The total width of the garment (from wrist-to-wrist) will be larger in the larger sizes, despite the actual sleeves being shorter. The larger sizes have longer sleeve caps and wider shoulders, so there will be a good fit in all sizes.

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8) What is a repeat?

Diagrams are often repeated on the round or in height. 1 repeat is the diagram the way it appears in the pattern. If it says to work 5 repeats of A.1 in the round, then you work A.1 a total of 5 times after/next to each other in the round. If it says to work 2 repeats of A.1 vertically/in height you work the entire diagram once, then begin again at the start and work the entire diagram one more time.

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9) How do I work according to a knitting diagram?

The diagram depicts all rows/rounds, and every stitch seen from the right side. It is read from bottom to top, from right to left. 1 square = 1 stitch.

When working back and forth, every other row is worked from the right side and every other row is worked from the wrong side. When working from the wrong side, the diagram will have to be worked reversed: from left to right, knit stitches are purled, purl stitches are knit etc.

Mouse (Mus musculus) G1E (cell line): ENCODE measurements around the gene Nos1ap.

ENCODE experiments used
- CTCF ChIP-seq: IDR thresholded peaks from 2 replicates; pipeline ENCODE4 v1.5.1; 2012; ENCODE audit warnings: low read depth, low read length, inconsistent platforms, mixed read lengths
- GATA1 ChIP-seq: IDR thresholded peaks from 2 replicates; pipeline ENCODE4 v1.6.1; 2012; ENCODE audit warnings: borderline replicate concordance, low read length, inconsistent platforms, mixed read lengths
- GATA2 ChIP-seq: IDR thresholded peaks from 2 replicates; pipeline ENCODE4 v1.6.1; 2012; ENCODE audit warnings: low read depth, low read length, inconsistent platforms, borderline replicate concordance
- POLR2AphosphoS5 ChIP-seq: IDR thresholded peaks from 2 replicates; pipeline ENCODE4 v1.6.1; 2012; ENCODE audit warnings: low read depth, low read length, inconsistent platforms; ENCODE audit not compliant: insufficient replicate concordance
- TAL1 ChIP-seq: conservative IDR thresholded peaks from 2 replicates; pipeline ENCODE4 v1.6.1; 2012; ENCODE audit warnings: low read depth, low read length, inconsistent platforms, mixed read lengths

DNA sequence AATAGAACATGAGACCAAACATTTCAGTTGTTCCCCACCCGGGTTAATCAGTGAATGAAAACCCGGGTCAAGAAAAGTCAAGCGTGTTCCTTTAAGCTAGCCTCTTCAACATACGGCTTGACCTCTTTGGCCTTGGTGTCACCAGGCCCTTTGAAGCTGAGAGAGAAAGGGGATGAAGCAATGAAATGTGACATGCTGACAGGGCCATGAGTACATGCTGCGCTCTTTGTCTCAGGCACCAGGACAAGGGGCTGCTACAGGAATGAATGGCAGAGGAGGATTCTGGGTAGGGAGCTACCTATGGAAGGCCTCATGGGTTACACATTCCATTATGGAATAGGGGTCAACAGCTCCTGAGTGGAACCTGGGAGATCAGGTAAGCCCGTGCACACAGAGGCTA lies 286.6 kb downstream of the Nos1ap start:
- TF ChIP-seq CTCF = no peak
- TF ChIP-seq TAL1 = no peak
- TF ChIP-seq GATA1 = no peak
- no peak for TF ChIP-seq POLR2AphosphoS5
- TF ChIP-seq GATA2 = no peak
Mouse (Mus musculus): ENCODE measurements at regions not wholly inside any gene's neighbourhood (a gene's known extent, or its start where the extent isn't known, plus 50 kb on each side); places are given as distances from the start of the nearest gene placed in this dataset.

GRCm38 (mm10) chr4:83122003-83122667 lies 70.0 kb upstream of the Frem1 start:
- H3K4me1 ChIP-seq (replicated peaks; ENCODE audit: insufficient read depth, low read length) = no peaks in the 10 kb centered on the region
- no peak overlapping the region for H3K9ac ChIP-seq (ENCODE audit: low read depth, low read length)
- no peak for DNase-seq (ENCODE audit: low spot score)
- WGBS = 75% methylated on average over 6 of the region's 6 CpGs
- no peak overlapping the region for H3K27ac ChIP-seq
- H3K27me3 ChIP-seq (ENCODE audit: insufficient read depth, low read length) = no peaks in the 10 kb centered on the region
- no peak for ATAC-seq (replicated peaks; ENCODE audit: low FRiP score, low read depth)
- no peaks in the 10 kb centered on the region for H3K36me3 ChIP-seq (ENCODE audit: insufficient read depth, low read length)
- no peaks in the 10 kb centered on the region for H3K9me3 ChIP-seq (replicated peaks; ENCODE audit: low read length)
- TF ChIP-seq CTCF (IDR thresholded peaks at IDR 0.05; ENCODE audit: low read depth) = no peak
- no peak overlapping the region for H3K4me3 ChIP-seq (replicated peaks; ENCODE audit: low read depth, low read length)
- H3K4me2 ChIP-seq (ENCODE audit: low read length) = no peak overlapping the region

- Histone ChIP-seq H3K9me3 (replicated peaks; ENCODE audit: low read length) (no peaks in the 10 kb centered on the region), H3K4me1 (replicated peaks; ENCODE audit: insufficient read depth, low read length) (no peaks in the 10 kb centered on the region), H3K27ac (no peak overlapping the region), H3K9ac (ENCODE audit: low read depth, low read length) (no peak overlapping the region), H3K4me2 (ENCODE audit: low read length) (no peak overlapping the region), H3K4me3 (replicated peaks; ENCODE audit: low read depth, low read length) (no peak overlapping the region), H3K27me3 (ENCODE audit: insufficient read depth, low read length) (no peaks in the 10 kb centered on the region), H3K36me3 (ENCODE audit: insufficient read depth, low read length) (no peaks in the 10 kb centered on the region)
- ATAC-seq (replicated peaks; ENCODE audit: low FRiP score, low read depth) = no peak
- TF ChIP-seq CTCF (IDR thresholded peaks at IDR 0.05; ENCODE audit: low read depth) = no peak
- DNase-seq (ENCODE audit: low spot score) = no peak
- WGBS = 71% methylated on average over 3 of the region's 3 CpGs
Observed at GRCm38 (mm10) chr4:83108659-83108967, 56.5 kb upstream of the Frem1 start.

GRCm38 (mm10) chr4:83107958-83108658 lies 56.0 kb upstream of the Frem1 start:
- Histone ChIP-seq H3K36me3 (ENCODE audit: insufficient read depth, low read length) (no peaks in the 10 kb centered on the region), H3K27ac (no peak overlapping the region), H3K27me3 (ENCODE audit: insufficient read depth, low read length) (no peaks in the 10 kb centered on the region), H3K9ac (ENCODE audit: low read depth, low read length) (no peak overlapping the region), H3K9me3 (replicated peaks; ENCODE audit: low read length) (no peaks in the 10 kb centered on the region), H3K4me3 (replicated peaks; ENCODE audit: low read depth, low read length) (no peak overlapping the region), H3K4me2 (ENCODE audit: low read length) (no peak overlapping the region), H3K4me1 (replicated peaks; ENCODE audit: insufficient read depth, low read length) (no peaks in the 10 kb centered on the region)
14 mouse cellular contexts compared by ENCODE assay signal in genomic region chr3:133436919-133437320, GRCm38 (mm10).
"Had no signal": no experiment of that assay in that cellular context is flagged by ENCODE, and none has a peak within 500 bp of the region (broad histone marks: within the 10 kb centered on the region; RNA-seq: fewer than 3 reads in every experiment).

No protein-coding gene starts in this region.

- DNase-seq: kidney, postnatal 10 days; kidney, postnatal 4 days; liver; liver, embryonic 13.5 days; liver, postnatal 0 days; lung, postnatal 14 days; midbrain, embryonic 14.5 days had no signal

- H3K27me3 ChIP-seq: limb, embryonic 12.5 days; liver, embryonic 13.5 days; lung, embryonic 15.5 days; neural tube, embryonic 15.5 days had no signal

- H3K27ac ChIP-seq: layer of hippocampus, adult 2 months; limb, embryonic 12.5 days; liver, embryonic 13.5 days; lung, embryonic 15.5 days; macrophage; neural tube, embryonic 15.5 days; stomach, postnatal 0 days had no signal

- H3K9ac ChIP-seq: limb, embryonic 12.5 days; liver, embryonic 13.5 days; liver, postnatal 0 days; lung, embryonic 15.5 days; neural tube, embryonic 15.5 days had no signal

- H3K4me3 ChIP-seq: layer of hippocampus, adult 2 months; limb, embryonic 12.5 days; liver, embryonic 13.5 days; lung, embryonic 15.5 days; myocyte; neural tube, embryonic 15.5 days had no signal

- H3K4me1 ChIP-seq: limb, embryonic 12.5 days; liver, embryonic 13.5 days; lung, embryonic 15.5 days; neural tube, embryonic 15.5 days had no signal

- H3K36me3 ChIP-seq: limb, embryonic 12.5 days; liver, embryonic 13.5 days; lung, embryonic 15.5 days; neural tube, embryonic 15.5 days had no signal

When working in the round every round is worked from the right side and the diagram are worked from right to left on all rounds.

See DROPS lesson: How to read knitting diagrams

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10) How do I work according to a crochet diagram?

The diagram depicts all rows/rounds, and every stitch seen from the right side. It is worked from bottom to top, from right to left.

When working back and forth every other row is worked from the right side: from right to left and every other row is worked from the wrong side: from left to right.

When working in the round, every row in the diagram are worked from the right side, from right to left.

When working a circular diagram you start in the middle and work your way outwards, counter clockwise, row by row.

The rows usually start with a given number of chain stitches (equivalent to the height of the following stitch), this will either be depicted in the diagram or explained in the pattern.

See DROPS lesson: How to read crochet diagrams

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11) How do I work several diagrams simultaneously on the same row/round?

Instructions for working several diagrams after each other on the same row/round, will often be written like so: “work A.1, A.2, A.3 a total of 0-0-2-3-4 times". This means you work A.1 once, then A.2 is worked once, and A.3 is repeated (in width) the number of times provided for your size – in this case like so: S = 0 times, M = 0 times, L=2 times, XL= 3 times and XXL = 4 times.

The diagrams are worked as usual: begin with the first row in A.1, then work the first row in A.2 etc.

See DROPS lesson: How to read knitting diagrams

See DROPS lesson: How to read crochet diagrams

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12) Why does the piece start with more chain stitches than it’s worked with?